John Pennekamp Coral Reef State Park has 70 nautical square miles of sparkling turquoise waters and the shallow-water living coral reefs of the Florida Keys National Marine Sanctuary – the only living coral barrier reef in North America and the third-largest living coral reef in the world. These protected and vibrant reefs are home to an abundance of sea life: more than 6,000 species. What a great place to snorkel, right! 👍
The Key Largo library, where we rent our DVDs has concerts on some Friday nights. Last Friday December 3, we went to see Alligator Alley.
They are a Bluegrass band that we really liked. Don’t get to hear to much bluegrass these days.
Coral Castle is always listed in the “Top 35 out of 35,000 museums across the U.S.” to visit and people come from as far away as Indonesia to visit this incredible place. It’s also one of the Wonder’s of the World.”
The castle and its surrounding gardens were built by Edward Leedskalnin (1887–1951), a stonemason from Riga, Latvia. At the age of 26 Leedskalnin was rejected by his fiancée, a sixteen year old Agnes Skuvst, she broke off their engagement the day before the wedding. Leedskalnin was heartbroken and he set out on a quest to build a monument worthy of celebrating his lost love . He was diagnosed with tuberculosis and headed for the warmer climate of Florida, that is where it all begins.
He settled in Florida City in 1918, and began work on what he called his ‘Rock Gate Park’ sometime around 1923. With no modern construction tools or conveniences and equipped with only hand tools and a fourth grade education, he quarried huge blocks of coral rock before cutting them to shape and arranging them into position. And later, in 1936, Leedskalnin moved to Homestead where he purchased a plot of 10 acres and spent the next three years relocating, a distance of some 10 miles, using a friend’s tractor to transport each of his coral structures. Using no joint compound or mortar, the massive stones, when combined together, are held in place by their own weight. More incredible, he did all of this hard work by himself and he was was just five feet tall and weighed about 100 pounds.
Once we got inside the Castle we were amazed at what we saw! It was a fortress, a playground with incredible pieces of coral shaped into different things, a rock garden of sorts. ED single-handedly and mysteriously excavated, carved, and erected over 2.2 million pounds of coral rock to build this place. The walls alone, 8 foot high by 4 foot thick, weigh 58 tons per section. Each block around the park weighes an average of 15 short tons, and as much as 30 tons for the larger items – while some of the taller columns measure anything up to 25 foot in height.
This 9-ton stone gate was built and installed by Ed at the turn of the 20th century,one finger could open it. It stopped working in 1986. In order to remove it, six men and a 50-short-ton (45 t) crane were used. Once the gate was removed, the engineers discovered how he had centered and balanced it. He had drilled a hole from top to bottom and inserted a metal shaft. Leedskalnin did this all by himself.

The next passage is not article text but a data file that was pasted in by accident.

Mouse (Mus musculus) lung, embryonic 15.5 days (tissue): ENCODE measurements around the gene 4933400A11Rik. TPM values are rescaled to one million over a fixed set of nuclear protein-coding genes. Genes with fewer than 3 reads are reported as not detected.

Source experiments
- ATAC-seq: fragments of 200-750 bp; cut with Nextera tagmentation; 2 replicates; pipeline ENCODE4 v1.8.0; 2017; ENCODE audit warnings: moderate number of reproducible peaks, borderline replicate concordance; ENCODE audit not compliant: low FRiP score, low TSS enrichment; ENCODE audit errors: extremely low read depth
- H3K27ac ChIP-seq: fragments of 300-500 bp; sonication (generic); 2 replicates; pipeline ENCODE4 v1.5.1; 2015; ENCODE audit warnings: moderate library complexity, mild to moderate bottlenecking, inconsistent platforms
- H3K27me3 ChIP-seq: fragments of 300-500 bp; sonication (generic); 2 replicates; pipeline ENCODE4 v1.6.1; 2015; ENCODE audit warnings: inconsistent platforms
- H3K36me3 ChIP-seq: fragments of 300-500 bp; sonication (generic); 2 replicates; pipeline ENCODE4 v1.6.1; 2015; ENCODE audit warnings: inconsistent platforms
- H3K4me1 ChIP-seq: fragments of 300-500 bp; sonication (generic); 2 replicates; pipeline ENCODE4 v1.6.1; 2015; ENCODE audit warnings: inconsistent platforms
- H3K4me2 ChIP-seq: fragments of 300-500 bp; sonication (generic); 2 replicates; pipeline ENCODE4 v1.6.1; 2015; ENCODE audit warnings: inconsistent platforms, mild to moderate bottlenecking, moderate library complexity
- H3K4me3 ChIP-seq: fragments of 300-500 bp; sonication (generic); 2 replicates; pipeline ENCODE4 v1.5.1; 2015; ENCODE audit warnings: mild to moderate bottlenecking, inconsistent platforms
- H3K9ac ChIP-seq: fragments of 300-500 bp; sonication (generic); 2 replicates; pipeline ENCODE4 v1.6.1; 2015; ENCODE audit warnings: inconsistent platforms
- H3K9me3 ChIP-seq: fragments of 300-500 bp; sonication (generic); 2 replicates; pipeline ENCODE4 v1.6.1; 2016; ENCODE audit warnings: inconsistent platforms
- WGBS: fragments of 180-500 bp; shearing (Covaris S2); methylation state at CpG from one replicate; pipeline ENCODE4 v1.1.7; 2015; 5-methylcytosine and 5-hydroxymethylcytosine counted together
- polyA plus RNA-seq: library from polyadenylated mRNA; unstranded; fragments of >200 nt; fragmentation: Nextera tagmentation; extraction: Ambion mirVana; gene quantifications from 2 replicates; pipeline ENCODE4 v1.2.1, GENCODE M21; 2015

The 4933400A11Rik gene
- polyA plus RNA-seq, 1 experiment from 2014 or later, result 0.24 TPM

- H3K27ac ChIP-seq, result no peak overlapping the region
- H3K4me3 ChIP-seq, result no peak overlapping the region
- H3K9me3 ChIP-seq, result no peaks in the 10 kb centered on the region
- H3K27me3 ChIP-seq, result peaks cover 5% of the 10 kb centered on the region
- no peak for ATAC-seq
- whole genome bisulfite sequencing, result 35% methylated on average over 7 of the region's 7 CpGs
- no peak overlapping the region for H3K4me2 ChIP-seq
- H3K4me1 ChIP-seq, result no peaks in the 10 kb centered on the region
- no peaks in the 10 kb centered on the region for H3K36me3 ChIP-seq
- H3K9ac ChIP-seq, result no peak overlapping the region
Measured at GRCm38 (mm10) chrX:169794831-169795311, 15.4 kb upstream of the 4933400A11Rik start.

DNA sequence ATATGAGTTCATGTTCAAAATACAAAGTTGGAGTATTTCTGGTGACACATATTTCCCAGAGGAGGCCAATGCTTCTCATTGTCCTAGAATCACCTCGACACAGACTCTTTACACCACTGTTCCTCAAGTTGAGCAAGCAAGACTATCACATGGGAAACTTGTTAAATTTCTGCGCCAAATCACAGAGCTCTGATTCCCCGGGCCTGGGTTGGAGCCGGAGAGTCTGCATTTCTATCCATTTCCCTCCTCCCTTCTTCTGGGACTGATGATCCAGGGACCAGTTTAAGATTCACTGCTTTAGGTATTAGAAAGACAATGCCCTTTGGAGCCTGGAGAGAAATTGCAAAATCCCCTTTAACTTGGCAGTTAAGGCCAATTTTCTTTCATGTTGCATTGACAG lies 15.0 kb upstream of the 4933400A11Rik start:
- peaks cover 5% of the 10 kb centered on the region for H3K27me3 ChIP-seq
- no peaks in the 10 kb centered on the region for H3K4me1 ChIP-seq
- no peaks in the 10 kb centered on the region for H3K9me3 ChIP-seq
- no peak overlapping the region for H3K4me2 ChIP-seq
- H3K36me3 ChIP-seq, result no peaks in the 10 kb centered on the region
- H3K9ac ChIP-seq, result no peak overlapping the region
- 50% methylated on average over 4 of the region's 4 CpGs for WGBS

These pictures are of Ed’s well. He of course dug it, carved out stairs and also used the well for his refrigerator. In the last picture he used a round piece of coral to stop the children for going down the well. It could be rolled with just a slight nudge.
These 2 pictures are of Ed’s cooker. He built the cooker with old truck parts. He used this to cook chicken and hot dogs.
He would create a fire in the pit, and insert the food into the slits. It’s an air tight, which cooks the food faster and will prevent it from splattering all over the place.
Moon pool he carved the inner circumference of the circle like teeth of a gear.
A 30-ton lensless “telescope” that soars 25 feet above the castle walls. The telescope is perfectly aligned to the North Star, and on the first day of winter, sunlight pours directly through the scope’s opening.
Ed’s sundial can tell the time of day and also determine the seasons.
Billy Idol wrote the song “Sweet Little Sixteen” after watching “The Castle of Secrets”, an episode of Leonard Nimoy’s program, In Search of , which was based on Coral Castle. He visited Coral Castle and sat on Ed’s favorite rocking chair. The music video was shot there as well.
The Planets from the far corner is Jupiter, Saturn, and the Crescent Moon (what Ed called the “Crescent of the East.”)
Jupiter, Saturn and the moon from blocks weighing as much as 23 tons
Ed’s living quarters
Up the stairs is Ed’s bed & kitchen
Ed’s rustic house
Behind the walls of the castle
Around 1940 Ed finished erecting the walls (the largest weighing 29 tons) of his coral castle. The gates to the castle were locked at all times but Ed would give tours of his home for a fee of 10 cents, he later raised it to 25 cents, and those who wanted to have a tour had to ring the bell twice to summon Ed. The sign on the wall says “Ring Twice” and if your rang less or more than two times Ed would not open the gate to let you in. Ed would love to have children visit his castle and show them around.
He would show you the 8-ton gate that a child could push open with a finger. And would tell the story of his lost love as he showed you a telescope that points to the North Star, carvings of stars and planets and an accurate sundial and his other creations.
The castle has been on TV shows and various documentaries because nobody really knows how he built the castle? Here the question arises- how could a man using only hand-made tools, attained this height? The answer to this question is still unknown.
Ed was a very private person, and his methods were a closely guarded secret. In 28 years he refused to allow anyone to watch him work – carving the stones by night with a lantern, while a series of lookout posts along the castle walls provided an extra defense against prying eyes. He used only tools that he fashioned himself from wrecks in an auto junkyard.